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HomeNewsRob Slane: Wiltshire police patrol the internet not the streets

Rob Slane: Wiltshire police patrol the internet not the streets


As a resident of Salisbury, I was interested to see a number of – shall we say – agenda-driven tweets this week, from an organisation calling itself “Wiltshire Police”. There was this, for instance:

“Hate has no home in Wiltshire. Report anything that makes you question if you’re being treated fairly #999WhatsYourEmergency”.

Anything? My children were particularly pleased to see that. They often find themselves to be the apparent victims of terribly unfair treatment, such as not having the same amount of pudding as another of their siblings, or missing their turn to sit in the front of the car. They assure me that any instances of such blatantly unfair treatment in the future may well be reported as a hate crime.

Another tweet put out by the organisation calling itself “Wiltshire Police” went like this:

“You can’t hide from us if your spewing abuse from behind a computer screen. Our boys & gals in blue will find you ??#999WhatsYourEmergency”.

“Your spewing”? Not “you’re spewing”? My immediate thought on reading this was that I ought to phone Wiltshire Police to report that someone had hacked into their Twitter account and was sending out infantile and semi-literate messages to tarnish their reputation. Impersonating a police officer is, I believe, a crime, and so presumably impersonating an entire police force must be a very serious crime indeed. Not to mention what might happen if people think that Wiltshire Police is following a strictly binary agenda – “Our boys & gals” – and so neglecting “non-binaries in blue”.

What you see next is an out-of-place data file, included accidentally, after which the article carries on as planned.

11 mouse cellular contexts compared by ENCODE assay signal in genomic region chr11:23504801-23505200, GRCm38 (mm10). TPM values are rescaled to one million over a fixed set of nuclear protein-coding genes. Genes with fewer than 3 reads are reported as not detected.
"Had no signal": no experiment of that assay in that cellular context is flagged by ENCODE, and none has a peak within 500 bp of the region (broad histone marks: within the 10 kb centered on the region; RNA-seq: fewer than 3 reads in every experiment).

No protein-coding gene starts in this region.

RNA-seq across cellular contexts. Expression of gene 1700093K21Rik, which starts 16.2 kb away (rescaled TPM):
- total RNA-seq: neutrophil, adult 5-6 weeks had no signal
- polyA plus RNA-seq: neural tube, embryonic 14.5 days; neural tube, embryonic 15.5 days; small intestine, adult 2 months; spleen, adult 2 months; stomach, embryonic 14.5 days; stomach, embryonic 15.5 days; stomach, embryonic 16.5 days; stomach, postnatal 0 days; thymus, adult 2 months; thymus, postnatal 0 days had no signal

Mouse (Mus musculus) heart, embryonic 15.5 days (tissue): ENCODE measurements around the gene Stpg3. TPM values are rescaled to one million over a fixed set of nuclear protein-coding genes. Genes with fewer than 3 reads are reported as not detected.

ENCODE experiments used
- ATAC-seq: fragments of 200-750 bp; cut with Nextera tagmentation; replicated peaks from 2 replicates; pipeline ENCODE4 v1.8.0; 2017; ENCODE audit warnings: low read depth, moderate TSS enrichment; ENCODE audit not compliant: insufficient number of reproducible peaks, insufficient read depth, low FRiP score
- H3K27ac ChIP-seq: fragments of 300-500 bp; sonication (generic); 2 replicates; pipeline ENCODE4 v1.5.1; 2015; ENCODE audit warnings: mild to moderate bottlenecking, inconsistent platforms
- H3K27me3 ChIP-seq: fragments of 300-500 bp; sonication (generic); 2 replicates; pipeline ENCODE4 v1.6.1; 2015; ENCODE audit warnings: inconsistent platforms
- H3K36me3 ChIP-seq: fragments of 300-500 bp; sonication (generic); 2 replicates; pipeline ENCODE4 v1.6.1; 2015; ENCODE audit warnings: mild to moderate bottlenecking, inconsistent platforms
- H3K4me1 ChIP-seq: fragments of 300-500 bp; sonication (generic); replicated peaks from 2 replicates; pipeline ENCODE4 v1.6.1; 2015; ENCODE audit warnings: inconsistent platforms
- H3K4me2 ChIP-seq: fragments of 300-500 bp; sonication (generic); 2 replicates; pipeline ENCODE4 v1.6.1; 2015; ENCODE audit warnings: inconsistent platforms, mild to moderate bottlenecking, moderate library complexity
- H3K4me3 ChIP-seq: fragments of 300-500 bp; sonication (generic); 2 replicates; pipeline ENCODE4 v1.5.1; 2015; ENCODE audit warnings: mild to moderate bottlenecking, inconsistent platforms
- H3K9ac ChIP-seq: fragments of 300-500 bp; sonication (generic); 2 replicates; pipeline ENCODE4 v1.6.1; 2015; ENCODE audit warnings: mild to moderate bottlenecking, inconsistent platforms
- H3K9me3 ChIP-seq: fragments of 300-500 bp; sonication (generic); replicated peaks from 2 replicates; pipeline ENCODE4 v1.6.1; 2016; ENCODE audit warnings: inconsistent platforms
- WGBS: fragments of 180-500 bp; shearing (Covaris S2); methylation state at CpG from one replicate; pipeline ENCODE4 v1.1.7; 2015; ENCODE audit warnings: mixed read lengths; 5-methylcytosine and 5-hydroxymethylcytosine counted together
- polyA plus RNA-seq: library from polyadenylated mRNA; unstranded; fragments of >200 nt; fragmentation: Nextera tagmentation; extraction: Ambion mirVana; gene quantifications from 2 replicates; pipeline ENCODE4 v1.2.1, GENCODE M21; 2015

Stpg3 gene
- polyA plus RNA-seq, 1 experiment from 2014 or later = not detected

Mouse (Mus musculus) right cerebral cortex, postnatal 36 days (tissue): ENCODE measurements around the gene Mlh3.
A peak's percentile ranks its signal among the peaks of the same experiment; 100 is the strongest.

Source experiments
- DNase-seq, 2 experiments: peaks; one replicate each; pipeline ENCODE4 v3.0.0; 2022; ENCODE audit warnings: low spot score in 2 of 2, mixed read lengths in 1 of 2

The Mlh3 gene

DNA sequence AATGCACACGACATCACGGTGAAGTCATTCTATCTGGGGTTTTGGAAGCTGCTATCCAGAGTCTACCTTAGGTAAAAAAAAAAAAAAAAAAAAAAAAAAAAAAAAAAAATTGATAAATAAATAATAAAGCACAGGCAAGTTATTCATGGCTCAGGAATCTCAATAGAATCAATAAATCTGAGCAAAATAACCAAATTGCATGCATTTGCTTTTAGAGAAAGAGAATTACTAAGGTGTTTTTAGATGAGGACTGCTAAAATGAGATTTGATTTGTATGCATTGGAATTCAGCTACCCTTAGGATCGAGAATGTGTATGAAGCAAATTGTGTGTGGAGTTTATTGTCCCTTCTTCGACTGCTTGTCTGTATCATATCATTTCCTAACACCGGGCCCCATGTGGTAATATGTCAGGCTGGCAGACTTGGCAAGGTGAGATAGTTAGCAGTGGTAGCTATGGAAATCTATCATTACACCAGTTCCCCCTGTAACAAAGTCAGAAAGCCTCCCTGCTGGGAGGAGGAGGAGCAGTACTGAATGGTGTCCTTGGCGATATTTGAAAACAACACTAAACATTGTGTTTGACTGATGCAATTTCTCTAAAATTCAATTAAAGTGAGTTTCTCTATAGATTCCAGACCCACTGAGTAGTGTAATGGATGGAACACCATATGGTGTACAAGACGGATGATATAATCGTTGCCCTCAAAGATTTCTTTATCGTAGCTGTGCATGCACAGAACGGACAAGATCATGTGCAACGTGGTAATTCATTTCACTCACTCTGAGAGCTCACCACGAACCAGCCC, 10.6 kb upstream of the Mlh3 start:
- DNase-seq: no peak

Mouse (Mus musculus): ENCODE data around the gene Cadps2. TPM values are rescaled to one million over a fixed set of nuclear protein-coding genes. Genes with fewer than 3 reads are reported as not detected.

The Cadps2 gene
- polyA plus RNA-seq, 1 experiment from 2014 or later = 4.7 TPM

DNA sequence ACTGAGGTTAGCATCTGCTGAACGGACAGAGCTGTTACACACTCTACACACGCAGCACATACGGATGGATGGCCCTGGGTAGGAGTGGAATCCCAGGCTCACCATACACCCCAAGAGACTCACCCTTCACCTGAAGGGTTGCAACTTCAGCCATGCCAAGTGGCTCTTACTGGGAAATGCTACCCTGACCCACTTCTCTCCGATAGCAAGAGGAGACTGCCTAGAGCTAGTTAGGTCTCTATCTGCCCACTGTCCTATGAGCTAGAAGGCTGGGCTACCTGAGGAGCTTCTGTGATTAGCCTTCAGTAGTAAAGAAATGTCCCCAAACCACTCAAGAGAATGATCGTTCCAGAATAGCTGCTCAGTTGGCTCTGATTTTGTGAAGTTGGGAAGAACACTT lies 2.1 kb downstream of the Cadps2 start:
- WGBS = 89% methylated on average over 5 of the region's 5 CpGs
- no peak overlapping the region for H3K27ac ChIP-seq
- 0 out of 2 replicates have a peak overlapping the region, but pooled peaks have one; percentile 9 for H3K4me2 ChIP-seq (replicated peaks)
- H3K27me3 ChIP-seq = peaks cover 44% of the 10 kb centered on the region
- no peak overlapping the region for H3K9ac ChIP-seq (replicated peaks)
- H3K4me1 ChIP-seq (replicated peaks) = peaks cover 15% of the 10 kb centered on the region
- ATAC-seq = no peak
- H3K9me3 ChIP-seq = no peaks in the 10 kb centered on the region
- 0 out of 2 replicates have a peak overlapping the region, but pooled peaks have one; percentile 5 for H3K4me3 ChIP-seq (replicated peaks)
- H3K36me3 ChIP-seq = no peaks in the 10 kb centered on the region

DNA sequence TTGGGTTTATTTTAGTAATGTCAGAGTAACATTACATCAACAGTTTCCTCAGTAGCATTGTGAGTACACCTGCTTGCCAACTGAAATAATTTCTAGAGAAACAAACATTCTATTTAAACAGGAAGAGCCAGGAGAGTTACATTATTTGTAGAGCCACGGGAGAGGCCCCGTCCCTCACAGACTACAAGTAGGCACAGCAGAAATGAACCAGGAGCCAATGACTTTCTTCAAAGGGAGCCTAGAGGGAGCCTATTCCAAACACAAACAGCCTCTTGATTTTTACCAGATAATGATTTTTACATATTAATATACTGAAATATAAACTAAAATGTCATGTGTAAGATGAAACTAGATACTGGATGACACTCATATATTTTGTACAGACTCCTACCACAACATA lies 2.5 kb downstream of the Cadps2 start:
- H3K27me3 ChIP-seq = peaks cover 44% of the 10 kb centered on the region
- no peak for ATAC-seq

But as I was mulling over whether to alert Wiltshire Police to this possible hacking, the dreadful realisation came to me that perhaps the “Wiltshire Police” on Twitter and Wiltshire Police might actually be one and the same organisation. I mean, I can’t say I’ve seen them patrolling the streets around my neighbourhood since I moved to Wiltshire at the start of the century, so it’s just possible that they’ve given that malarkey up for good and have instead carved out a new role for themselves – patrolling the internet looking for bad thoughts, rather than patrolling the streets looking to deter crime.

Assuming they are the same organisation, one thing that can be said for them is that they do take their new role very seriously. After releasing the tweets mentioned above, a number of cruel and vicious persons took to Twitter to take the proverbial Michael. Their hateful jibes must have hit a raw nerve back at HQ, as they soon took to Twitter again to issue the following stern warning:

“We will not tolerate any form of abuse or discriminatory remarks made on any of our social media platforms. We are reviewing the posts and will consider any potential criminal offences which might have been committed. We will also ban anyone who is posting offensive or abusive material. Hate crime will not be tolerated in any form in our communities or online.”